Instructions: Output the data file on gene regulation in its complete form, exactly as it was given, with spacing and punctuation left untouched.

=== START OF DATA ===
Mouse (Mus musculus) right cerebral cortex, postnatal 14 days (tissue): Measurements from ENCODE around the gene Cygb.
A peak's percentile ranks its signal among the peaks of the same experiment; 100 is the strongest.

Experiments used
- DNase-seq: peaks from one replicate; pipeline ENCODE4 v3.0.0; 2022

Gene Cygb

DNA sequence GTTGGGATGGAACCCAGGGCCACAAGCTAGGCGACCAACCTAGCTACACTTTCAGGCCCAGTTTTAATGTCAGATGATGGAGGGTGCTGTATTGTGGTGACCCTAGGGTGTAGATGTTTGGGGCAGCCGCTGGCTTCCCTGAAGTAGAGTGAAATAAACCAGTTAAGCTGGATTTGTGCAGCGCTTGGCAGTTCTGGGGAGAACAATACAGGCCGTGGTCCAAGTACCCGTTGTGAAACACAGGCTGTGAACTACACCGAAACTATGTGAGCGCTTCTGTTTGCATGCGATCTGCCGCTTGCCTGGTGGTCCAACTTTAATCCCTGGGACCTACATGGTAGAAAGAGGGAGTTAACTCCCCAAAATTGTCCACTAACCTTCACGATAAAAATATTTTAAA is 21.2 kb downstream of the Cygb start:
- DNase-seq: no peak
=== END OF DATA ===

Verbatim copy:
Mouse (Mus musculus) right cerebral cortex, postnatal 14 days (tissue): Measurements from ENCODE around the gene Cygb.
A peak's percentile ranks its signal among the peaks of the same experiment; 100 is the strongest.

Experiments used
- DNase-seq: peaks from one replicate; pipeline ENCODE4 v3.0.0; 2022

Gene Cygb

DNA sequence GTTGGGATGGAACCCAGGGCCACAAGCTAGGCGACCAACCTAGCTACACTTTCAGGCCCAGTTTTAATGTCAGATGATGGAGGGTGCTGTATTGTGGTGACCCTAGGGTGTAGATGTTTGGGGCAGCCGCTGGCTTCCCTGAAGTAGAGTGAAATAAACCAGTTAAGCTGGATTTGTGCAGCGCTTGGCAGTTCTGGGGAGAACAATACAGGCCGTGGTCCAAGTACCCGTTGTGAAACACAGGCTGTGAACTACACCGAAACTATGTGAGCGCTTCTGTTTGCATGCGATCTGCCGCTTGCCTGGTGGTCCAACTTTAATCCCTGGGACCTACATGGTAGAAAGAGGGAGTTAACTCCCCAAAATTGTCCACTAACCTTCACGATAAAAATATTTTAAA is 21.2 kb downstream of the Cygb start:
- DNase-seq: no peak